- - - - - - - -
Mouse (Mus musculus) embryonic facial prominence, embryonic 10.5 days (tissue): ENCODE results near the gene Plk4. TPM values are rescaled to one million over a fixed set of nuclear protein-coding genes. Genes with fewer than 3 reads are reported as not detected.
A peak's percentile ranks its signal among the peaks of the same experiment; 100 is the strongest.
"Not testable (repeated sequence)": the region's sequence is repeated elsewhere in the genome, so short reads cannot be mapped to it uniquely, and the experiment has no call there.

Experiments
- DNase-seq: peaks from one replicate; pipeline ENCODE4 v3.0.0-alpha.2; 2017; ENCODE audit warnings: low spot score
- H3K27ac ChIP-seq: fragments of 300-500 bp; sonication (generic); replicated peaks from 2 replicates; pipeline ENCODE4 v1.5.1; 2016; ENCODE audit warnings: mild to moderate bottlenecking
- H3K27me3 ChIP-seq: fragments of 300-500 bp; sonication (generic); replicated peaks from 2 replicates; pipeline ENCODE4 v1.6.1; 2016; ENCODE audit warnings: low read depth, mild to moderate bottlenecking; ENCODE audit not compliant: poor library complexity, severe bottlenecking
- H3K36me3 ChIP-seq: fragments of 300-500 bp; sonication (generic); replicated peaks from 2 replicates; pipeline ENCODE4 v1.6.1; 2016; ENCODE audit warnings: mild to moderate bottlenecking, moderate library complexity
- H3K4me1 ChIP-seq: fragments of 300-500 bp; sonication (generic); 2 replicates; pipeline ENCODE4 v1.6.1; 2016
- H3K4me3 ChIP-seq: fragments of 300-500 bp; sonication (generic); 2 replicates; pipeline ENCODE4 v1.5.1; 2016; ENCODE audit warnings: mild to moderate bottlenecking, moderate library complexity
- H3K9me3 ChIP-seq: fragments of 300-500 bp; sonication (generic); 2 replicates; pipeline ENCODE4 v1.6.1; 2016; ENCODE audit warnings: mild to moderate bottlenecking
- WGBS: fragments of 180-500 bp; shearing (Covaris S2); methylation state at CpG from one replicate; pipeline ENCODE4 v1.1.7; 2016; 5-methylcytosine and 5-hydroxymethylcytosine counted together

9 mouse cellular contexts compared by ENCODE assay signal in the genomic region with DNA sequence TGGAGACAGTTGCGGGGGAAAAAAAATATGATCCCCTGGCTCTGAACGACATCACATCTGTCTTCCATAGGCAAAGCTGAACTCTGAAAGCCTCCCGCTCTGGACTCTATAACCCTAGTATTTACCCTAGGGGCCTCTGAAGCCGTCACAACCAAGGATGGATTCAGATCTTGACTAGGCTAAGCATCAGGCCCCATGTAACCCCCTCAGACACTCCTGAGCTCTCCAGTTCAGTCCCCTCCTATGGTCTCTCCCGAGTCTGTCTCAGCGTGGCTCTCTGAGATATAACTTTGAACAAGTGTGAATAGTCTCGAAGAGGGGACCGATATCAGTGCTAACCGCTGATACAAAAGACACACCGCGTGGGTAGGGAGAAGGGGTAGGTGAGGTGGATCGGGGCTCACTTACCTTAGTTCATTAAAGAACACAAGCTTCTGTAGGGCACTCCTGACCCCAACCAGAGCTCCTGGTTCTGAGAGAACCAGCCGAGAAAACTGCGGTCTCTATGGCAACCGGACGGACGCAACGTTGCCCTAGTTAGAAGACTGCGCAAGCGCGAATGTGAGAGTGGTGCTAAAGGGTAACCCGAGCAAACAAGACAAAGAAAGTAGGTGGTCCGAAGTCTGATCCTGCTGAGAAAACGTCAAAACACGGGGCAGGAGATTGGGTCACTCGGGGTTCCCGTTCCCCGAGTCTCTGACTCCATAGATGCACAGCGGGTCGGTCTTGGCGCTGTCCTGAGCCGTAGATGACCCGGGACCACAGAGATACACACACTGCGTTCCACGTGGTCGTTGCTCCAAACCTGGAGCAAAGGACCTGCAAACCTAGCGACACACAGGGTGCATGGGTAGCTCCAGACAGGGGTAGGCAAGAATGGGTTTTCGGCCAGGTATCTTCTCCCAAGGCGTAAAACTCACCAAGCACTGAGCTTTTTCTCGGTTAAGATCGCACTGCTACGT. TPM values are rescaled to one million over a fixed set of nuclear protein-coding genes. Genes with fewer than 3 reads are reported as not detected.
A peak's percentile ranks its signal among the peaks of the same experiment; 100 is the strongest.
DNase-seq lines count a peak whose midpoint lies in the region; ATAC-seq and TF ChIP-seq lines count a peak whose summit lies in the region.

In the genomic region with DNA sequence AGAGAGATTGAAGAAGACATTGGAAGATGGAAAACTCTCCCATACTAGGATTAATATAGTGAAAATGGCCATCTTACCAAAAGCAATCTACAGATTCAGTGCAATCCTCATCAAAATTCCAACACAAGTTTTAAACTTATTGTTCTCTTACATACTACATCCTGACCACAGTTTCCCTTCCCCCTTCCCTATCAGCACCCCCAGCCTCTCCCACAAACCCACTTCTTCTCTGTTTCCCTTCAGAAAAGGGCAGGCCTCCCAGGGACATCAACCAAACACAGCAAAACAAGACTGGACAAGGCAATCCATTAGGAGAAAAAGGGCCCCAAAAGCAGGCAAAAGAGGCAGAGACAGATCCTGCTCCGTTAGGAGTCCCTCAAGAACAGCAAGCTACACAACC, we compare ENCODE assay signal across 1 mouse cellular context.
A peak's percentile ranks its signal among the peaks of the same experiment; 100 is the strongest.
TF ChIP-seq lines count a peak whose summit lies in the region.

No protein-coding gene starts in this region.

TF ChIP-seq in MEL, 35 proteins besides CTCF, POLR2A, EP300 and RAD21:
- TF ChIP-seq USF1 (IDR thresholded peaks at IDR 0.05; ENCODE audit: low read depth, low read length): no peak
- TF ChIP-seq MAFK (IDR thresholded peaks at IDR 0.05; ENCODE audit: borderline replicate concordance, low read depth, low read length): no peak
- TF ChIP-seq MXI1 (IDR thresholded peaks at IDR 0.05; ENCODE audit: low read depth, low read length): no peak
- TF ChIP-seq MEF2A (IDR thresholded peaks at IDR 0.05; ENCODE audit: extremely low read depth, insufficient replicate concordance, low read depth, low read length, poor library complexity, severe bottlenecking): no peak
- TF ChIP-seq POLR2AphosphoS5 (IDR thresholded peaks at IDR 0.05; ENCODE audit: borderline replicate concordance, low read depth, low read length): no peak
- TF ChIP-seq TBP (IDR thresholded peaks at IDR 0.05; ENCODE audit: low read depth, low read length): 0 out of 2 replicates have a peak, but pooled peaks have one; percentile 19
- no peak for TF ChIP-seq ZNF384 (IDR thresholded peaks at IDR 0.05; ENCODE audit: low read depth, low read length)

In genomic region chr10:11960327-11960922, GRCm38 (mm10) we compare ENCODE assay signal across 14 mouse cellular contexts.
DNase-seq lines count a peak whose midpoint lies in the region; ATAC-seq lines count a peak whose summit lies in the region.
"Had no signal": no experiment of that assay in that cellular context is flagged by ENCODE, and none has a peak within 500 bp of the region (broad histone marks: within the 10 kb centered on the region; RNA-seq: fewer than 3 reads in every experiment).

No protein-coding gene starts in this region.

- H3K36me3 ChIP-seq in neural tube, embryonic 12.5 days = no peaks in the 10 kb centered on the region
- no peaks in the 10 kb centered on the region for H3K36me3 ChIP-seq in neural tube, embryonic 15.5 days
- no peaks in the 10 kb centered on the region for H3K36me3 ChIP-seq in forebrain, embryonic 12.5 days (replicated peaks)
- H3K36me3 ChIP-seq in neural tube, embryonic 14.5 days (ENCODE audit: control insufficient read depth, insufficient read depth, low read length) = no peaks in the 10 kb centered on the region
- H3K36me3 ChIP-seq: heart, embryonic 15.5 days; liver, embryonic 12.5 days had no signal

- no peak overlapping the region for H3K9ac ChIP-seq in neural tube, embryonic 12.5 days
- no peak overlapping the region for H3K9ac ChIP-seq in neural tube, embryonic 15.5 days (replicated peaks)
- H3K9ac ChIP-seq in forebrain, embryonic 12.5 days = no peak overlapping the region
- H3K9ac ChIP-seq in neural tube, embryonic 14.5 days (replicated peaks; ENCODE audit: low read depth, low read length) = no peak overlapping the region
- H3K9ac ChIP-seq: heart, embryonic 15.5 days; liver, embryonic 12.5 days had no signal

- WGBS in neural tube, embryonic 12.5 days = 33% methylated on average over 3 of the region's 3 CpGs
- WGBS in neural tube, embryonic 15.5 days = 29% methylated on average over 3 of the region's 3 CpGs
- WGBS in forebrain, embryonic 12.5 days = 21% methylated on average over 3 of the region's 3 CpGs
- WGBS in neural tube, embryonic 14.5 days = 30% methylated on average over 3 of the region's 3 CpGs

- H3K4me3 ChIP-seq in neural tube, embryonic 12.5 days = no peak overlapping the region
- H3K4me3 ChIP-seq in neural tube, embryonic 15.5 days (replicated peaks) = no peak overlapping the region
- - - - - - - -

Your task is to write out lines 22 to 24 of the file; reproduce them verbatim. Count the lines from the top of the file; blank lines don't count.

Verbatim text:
- TF ChIP-seq MAFK (IDR thresholded peaks at IDR 0.05; ENCODE audit: borderline replicate concordance, low read depth, low read length): no peak
- TF ChIP-seq MXI1 (IDR thresholded peaks at IDR 0.05; ENCODE audit: low read depth, low read length): no peak
- TF ChIP-seq MEF2A (IDR thresholded peaks at IDR 0.05; ENCODE audit: extremely low read depth, insufficient replicate concordance, low read depth, low read length, poor library complexity, severe bottlenecking): no peak